- Varian Medical Systems on Monday announced a 2% uptick in second-quarter revenues, to $794.5 million, as the escalation of the coronavirus outbreak delayed oncology procedures and slowed installations of its equipment at hospitals. Net earnings were cut in half, falling to $43.2 million, or 47 cents a share, from $88.6 million, or 96 cents, a year ago.
- New cancer patient treatment starts have been delayed during the pandemic as hospitals canceled elective procedures such as mammograms, prostate cancer screenings and radiological exams, Chris Toth, president of Varian's oncology systems business, said on Monday.
- The company anticipates an even greater impact from COVID-19 in its fiscal third quarter, followed by a catch-up period for radiation therapy for cancer treatment with volumes improving in the fourth quarter, assuming there is not a second wave of coronavirus infections or related lockdowns.
Varian warned in early March that COVID-19 would negatively affect its operating results and has now withdrawn its fiscal 2020 guidance due to uncertainty about the severity and length of the pandemic.
The COVID-19 crisis has taken a toll particularly on sales at medtech companies with significant exposure to elective procedure markets. Device makers including orthopaedic specialist Stryker, surgical instruments makers Medtronic, Boston Scientific and Johnson & Johnson, and robotic surgery systems manufacturer Intuitive Surgical have all seen revenues slashed as the pandemic response takes precedence among their healthcare system customers.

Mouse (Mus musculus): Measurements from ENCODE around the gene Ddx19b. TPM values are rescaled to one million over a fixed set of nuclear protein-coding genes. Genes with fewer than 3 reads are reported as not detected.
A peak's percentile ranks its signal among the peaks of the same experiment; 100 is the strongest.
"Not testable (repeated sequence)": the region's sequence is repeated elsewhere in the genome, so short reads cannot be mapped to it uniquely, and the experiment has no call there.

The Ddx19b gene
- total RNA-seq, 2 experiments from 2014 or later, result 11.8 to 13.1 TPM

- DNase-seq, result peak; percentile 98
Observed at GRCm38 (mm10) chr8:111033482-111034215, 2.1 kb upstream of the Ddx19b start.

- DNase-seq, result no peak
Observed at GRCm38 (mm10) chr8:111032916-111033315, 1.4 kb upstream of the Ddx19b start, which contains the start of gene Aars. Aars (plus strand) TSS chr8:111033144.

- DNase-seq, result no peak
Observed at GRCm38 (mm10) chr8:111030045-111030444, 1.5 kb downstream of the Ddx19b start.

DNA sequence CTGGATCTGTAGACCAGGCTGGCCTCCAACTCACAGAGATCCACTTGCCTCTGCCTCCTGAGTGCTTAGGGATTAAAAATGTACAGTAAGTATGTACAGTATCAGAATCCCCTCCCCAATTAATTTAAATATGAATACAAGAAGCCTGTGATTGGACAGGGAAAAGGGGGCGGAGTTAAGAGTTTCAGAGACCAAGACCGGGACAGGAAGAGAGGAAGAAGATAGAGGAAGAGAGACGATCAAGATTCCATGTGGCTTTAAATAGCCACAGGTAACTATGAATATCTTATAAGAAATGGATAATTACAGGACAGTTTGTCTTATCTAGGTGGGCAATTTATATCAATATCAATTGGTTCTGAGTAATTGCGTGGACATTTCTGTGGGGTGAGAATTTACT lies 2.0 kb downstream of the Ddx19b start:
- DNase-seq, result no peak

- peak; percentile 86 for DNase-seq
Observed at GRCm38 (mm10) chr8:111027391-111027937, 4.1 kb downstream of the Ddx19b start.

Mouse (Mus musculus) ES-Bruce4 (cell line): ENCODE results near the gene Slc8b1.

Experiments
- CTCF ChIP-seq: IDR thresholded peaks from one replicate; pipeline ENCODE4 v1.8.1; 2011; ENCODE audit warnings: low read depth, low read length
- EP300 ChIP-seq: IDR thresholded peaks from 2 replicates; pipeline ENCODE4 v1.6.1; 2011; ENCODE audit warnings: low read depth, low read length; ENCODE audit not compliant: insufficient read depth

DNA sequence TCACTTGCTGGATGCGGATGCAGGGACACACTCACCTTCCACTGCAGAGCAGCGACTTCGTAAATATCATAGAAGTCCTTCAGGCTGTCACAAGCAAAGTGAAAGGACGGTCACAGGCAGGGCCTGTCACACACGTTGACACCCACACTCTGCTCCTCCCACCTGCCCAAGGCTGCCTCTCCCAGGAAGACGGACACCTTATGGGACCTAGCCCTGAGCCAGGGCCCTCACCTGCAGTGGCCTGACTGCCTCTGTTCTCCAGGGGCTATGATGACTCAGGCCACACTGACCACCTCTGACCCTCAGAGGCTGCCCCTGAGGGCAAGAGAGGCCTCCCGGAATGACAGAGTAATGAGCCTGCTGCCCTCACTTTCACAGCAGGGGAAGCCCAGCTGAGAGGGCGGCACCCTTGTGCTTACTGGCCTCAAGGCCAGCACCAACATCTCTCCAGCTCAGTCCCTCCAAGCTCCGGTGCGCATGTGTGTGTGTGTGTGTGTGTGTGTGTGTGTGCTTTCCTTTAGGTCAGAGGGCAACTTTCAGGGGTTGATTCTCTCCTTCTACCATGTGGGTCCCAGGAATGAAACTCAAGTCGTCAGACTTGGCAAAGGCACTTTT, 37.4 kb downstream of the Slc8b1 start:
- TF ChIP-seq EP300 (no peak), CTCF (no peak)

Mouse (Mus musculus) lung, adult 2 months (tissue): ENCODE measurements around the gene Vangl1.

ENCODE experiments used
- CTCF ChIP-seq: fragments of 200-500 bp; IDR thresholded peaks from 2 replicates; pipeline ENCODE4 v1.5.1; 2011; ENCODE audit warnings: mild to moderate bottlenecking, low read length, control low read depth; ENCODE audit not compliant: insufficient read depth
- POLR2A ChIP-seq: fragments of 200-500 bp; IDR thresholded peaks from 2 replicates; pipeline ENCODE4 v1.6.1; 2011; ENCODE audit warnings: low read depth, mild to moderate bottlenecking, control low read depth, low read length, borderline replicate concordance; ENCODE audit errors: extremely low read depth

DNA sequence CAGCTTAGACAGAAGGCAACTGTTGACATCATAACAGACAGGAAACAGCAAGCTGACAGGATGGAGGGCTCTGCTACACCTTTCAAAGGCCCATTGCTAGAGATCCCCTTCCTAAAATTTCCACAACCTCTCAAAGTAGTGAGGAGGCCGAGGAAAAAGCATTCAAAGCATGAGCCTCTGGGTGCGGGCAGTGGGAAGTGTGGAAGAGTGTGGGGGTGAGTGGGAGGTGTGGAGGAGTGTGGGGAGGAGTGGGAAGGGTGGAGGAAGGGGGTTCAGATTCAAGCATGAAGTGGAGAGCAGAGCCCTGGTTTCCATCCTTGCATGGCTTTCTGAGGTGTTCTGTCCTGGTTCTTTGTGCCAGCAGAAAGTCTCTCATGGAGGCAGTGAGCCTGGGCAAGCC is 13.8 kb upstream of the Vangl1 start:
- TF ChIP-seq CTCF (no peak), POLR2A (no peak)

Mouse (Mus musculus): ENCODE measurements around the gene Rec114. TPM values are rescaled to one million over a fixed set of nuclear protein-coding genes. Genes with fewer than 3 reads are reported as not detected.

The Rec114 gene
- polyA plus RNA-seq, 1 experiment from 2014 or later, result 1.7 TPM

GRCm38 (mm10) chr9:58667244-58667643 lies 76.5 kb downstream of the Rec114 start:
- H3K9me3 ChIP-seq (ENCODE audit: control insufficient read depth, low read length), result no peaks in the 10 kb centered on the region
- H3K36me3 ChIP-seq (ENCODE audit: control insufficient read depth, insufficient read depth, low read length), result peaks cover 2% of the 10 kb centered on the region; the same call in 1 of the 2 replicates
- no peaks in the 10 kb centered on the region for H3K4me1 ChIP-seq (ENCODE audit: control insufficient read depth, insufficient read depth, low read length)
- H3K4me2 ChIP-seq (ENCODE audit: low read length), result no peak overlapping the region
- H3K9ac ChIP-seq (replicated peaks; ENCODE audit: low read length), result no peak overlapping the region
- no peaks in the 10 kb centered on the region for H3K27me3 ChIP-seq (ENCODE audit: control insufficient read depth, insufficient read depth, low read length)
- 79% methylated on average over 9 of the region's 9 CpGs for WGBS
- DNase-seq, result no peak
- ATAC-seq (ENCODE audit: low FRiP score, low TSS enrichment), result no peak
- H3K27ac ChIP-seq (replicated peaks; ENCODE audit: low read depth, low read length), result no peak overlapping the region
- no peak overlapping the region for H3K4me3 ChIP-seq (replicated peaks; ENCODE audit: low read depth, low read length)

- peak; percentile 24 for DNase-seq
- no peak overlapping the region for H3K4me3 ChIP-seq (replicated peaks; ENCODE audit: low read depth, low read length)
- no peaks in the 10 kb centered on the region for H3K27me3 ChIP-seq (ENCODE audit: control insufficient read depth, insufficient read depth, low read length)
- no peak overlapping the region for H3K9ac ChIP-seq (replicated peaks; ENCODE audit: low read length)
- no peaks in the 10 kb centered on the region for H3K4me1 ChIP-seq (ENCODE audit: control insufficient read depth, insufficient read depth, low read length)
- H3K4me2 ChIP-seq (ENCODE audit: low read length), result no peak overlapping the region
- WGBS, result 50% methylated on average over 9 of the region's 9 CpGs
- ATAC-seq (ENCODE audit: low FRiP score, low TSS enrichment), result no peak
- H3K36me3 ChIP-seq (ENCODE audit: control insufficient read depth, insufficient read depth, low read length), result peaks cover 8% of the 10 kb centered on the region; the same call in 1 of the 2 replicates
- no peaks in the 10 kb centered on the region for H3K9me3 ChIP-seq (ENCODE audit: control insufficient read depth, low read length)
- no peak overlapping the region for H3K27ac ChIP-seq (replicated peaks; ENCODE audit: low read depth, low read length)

CMS and the American College of Surgeons stressed the need to curtail non-essential medical procedures at the beginning of the outbreak. However, by mid-April they were looking ahead to an eventual resumption of elective operations even as the pandemic continued to gain momentum in many areas of the country, following President Donald Trump's announcement of a three-phase plan for reopening the nation.
Still, the chief cancer control officer for the American Cancer Society, Richard Wender, on Friday said the group recommends that no patients visit a healthcare facility for routine cancer screening at this time. "This means if you're due for your screening to detect breast, colon, cervix, or lung cancer, postpone your appointment for the near future," Wendler said in an update on the group's website.
Because cancer treatment is not an elective procedure, Varian said it expects radiation therapy volumes to rebound significantly in the short term as the pandemic stabilizes and cancer screening procedures resume. Cancer treatment "can only be delayed for a short period of time without significant negative consequences to the patient," Toth said on the company's earnings call.
Varian experienced a delay in new orders of about $40 million in the Americas during late March due to COVID-19, according to Toth. "While order activity resumed in April, it is too early to estimate when it will return to pre-pandemic levels," he added.
However, in the China market, Varian is optimistic that a recovery it is seeing in average treatment volumes will be sustainable as the pandemic is contained.